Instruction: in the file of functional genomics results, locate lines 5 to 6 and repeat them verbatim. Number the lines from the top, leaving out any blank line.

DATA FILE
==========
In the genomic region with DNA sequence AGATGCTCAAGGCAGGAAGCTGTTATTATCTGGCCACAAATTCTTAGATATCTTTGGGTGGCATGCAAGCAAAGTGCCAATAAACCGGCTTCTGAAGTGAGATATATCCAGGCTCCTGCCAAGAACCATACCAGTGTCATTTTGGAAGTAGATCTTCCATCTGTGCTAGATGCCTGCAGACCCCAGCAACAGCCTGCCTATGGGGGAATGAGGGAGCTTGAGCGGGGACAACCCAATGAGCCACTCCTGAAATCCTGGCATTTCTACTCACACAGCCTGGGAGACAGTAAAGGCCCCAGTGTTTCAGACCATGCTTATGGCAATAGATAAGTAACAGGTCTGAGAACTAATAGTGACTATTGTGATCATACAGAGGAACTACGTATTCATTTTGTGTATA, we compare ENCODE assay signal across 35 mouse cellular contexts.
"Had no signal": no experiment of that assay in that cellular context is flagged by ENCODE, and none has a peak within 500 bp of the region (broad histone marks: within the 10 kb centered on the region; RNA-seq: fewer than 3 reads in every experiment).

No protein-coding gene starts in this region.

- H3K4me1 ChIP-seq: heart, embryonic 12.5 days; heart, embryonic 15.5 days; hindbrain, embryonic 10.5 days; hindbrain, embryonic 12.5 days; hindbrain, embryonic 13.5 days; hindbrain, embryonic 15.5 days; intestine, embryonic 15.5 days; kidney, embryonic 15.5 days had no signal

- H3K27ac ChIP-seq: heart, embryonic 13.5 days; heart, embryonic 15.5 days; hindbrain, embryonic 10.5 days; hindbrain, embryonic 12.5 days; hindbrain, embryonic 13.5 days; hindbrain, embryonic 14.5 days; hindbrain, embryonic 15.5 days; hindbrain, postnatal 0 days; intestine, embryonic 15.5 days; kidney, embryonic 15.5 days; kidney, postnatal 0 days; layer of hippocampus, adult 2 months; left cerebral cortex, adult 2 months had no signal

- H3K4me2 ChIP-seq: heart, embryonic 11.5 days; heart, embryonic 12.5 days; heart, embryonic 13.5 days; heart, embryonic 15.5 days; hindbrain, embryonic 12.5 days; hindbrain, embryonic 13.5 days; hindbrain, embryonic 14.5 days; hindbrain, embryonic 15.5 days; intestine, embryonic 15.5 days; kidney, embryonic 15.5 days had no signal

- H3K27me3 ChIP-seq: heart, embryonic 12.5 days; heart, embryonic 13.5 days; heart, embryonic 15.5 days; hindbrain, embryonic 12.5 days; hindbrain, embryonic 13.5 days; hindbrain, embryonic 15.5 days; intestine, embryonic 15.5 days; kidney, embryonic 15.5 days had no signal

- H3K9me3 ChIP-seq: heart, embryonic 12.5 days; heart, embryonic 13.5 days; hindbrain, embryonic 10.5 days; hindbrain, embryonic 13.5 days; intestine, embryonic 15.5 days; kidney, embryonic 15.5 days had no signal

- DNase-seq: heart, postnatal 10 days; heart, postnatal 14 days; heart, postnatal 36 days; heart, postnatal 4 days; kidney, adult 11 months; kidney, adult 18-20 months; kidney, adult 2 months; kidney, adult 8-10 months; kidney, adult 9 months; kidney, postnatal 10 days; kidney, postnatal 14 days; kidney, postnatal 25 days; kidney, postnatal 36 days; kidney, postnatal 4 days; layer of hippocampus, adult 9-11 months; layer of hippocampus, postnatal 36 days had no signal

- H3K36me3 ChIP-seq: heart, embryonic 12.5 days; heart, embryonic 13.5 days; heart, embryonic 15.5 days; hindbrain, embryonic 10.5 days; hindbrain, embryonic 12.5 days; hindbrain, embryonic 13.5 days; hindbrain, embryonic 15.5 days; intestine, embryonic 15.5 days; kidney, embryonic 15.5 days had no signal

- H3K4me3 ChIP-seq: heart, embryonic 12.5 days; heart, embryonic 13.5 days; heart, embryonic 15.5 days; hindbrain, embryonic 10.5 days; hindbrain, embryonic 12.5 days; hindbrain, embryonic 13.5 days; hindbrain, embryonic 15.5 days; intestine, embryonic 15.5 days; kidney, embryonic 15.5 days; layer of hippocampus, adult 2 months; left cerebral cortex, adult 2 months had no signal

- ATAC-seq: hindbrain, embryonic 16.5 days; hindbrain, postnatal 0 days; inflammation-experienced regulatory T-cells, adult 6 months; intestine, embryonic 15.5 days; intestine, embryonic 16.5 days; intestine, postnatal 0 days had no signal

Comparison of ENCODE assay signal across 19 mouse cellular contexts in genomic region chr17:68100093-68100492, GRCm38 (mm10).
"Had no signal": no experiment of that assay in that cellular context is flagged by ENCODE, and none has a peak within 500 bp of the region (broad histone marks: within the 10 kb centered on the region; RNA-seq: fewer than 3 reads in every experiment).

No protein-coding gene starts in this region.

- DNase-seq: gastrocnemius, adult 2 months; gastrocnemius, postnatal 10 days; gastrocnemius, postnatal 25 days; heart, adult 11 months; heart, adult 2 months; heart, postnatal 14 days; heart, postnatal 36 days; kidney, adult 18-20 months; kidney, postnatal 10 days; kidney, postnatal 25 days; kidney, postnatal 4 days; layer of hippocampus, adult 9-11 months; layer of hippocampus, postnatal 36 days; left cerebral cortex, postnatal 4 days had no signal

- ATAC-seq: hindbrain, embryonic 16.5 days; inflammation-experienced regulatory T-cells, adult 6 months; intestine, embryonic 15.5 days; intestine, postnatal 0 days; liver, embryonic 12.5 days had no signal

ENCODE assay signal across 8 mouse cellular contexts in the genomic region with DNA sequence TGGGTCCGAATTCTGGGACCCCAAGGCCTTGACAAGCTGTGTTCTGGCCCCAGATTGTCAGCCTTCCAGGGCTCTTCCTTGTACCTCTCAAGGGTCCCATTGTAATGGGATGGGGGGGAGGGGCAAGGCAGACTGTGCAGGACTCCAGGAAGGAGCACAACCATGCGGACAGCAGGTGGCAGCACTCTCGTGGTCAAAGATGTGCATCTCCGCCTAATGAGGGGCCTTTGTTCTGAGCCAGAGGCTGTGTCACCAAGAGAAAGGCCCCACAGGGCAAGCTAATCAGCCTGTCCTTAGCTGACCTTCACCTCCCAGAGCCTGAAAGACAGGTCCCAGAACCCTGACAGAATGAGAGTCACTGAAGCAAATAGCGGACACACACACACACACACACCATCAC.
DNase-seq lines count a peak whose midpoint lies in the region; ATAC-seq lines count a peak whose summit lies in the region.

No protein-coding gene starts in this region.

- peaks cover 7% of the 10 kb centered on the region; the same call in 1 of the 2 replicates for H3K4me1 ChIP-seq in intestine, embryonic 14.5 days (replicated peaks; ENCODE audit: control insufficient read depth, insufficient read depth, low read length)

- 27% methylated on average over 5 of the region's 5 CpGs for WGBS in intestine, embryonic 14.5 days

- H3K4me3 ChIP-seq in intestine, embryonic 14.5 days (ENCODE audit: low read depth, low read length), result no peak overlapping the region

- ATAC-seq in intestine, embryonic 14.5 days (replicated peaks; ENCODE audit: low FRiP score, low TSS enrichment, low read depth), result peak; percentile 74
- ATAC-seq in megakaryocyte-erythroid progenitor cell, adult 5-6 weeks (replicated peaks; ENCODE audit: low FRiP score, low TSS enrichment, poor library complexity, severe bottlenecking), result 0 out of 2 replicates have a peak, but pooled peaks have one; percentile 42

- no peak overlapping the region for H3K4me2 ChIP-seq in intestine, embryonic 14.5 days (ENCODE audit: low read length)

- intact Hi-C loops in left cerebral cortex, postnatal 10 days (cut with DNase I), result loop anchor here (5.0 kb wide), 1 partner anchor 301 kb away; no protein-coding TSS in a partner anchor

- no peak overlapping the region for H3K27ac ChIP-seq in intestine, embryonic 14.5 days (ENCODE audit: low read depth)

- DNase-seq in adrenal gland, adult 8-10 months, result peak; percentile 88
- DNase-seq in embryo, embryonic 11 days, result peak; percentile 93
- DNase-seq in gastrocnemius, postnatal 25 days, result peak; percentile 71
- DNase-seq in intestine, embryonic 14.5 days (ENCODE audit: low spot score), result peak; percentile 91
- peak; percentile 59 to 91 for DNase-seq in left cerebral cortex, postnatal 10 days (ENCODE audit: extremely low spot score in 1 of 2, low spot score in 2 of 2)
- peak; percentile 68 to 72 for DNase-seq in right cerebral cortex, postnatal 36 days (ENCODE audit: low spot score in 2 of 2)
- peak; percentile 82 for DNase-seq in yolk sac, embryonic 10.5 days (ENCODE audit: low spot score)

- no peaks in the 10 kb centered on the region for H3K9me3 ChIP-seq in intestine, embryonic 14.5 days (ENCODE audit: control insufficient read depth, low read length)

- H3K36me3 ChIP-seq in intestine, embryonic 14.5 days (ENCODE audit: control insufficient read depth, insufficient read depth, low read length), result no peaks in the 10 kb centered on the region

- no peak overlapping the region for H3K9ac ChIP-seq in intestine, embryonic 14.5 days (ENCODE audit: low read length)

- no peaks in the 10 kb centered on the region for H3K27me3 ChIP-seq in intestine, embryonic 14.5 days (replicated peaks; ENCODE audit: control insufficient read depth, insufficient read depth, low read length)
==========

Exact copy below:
- H3K27ac ChIP-seq: heart, embryonic 13.5 days; heart, embryonic 15.5 days; hindbrain, embryonic 10.5 days; hindbrain, embryonic 12.5 days; hindbrain, embryonic 13.5 days; hindbrain, embryonic 14.5 days; hindbrain, embryonic 15.5 days; hindbrain, postnatal 0 days; intestine, embryonic 15.5 days; kidney, embryonic 15.5 days; kidney, postnatal 0 days; layer of hippocampus, adult 2 months; left cerebral cortex, adult 2 months had no signal

- H3K4me2 ChIP-seq: heart, embryonic 11.5 days; heart, embryonic 12.5 days; heart, embryonic 13.5 days; heart, embryonic 15.5 days; hindbrain, embryonic 12.5 days; hindbrain, embryonic 13.5 days; hindbrain, embryonic 14.5 days; hindbrain, embryonic 15.5 days; intestine, embryonic 15.5 days; kidney, embryonic 15.5 days had no signal